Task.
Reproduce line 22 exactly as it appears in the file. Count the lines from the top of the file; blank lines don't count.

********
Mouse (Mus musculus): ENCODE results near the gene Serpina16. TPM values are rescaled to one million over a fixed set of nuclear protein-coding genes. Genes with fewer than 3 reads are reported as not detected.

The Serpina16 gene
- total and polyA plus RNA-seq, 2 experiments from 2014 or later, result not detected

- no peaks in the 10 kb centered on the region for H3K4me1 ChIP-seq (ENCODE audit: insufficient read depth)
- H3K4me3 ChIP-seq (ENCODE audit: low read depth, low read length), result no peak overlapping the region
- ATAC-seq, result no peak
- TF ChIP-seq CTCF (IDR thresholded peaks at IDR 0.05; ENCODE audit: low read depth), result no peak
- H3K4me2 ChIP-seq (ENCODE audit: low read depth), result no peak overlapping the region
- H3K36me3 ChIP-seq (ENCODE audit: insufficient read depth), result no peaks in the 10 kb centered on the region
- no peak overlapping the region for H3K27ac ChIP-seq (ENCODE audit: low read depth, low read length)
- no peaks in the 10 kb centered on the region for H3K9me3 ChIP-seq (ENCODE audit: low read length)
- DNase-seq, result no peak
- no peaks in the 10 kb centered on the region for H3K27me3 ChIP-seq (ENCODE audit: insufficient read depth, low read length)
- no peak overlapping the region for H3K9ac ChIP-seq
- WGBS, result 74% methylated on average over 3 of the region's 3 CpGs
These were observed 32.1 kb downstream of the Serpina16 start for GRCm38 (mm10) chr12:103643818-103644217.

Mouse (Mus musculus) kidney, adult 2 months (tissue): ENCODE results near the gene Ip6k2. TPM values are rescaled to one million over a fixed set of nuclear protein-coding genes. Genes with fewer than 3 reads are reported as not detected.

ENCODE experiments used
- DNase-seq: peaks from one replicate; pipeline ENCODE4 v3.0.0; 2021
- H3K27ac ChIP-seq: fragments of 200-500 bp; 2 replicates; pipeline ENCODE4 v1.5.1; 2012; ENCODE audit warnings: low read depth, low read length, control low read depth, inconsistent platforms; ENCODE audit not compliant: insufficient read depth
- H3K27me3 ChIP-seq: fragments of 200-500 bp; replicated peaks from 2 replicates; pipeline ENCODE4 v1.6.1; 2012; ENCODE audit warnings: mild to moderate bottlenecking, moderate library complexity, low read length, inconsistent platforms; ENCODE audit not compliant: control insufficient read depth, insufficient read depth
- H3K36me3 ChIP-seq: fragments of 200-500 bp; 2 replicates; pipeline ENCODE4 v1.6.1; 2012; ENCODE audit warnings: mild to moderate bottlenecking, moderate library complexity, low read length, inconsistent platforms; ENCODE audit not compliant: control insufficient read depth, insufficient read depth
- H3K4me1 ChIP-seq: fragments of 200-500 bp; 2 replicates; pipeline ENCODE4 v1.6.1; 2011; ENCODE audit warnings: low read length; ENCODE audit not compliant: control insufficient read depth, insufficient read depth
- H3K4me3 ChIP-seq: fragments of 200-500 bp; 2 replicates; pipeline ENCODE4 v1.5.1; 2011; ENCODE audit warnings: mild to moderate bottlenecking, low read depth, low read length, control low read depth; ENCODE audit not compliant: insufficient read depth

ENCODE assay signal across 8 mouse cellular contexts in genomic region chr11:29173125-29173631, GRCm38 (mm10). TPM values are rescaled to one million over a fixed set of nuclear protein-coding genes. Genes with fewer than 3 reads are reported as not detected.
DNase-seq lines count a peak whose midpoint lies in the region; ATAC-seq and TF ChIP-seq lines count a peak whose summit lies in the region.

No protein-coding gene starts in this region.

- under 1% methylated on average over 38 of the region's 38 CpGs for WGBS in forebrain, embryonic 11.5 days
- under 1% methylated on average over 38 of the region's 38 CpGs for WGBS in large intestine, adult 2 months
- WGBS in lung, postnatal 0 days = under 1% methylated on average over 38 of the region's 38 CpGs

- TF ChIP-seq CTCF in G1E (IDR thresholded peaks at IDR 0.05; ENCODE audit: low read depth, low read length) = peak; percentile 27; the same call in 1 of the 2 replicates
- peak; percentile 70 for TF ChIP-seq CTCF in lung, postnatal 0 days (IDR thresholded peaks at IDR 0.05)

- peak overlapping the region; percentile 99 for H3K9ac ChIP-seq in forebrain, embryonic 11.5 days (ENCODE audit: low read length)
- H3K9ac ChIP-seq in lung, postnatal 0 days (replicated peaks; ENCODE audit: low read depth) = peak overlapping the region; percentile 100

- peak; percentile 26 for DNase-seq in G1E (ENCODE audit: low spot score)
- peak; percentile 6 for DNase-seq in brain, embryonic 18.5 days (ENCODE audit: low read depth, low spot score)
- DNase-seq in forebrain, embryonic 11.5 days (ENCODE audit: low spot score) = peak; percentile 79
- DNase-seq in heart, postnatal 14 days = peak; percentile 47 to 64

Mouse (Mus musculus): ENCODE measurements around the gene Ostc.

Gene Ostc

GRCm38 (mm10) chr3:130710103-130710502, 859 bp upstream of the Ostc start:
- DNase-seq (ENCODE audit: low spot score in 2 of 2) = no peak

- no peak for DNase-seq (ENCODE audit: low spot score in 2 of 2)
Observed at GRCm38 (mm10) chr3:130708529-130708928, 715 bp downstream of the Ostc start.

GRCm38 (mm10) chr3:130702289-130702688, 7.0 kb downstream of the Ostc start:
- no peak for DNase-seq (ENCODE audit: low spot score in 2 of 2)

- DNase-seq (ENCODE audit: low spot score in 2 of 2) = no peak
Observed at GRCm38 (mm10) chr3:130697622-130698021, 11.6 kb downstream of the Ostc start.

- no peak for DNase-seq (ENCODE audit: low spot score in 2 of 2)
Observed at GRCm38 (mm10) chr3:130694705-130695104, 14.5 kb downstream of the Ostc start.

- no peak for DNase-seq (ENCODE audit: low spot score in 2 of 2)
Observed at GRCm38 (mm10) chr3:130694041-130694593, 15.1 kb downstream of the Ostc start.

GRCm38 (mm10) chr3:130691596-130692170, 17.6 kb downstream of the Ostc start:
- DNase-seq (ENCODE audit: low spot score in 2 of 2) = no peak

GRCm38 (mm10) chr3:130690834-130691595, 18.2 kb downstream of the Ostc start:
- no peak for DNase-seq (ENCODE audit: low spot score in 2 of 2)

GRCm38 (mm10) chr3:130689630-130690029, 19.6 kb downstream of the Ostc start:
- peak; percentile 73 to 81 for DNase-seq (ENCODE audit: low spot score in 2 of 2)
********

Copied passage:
- H3K36me3 ChIP-seq: fragments of 200-500 bp; 2 replicates; pipeline ENCODE4 v1.6.1; 2012; ENCODE audit warnings: mild to moderate bottlenecking, moderate library complexity, low read length, inconsistent platforms; ENCODE audit not compliant: control insufficient read depth, insufficient read depth